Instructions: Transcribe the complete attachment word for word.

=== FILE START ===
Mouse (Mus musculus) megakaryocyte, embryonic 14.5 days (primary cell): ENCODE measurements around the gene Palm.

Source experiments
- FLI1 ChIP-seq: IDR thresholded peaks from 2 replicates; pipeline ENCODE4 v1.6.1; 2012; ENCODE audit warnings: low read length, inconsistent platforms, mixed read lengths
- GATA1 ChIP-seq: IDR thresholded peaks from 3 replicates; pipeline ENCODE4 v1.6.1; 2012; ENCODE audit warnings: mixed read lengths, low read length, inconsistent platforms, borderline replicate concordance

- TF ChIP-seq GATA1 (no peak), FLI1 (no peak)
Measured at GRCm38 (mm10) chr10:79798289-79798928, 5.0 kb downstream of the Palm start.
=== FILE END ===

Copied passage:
Mouse (Mus musculus) megakaryocyte, embryonic 14.5 days (primary cell): ENCODE measurements around the gene Palm.

Source experiments
- FLI1 ChIP-seq: IDR thresholded peaks from 2 replicates; pipeline ENCODE4 v1.6.1; 2012; ENCODE audit warnings: low read length, inconsistent platforms, mixed read lengths
- GATA1 ChIP-seq: IDR thresholded peaks from 3 replicates; pipeline ENCODE4 v1.6.1; 2012; ENCODE audit warnings: mixed read lengths, low read length, inconsistent platforms, borderline replicate concordance

- TF ChIP-seq GATA1 (no peak), FLI1 (no peak)
Measured at GRCm38 (mm10) chr10:79798289-79798928, 5.0 kb downstream of the Palm start.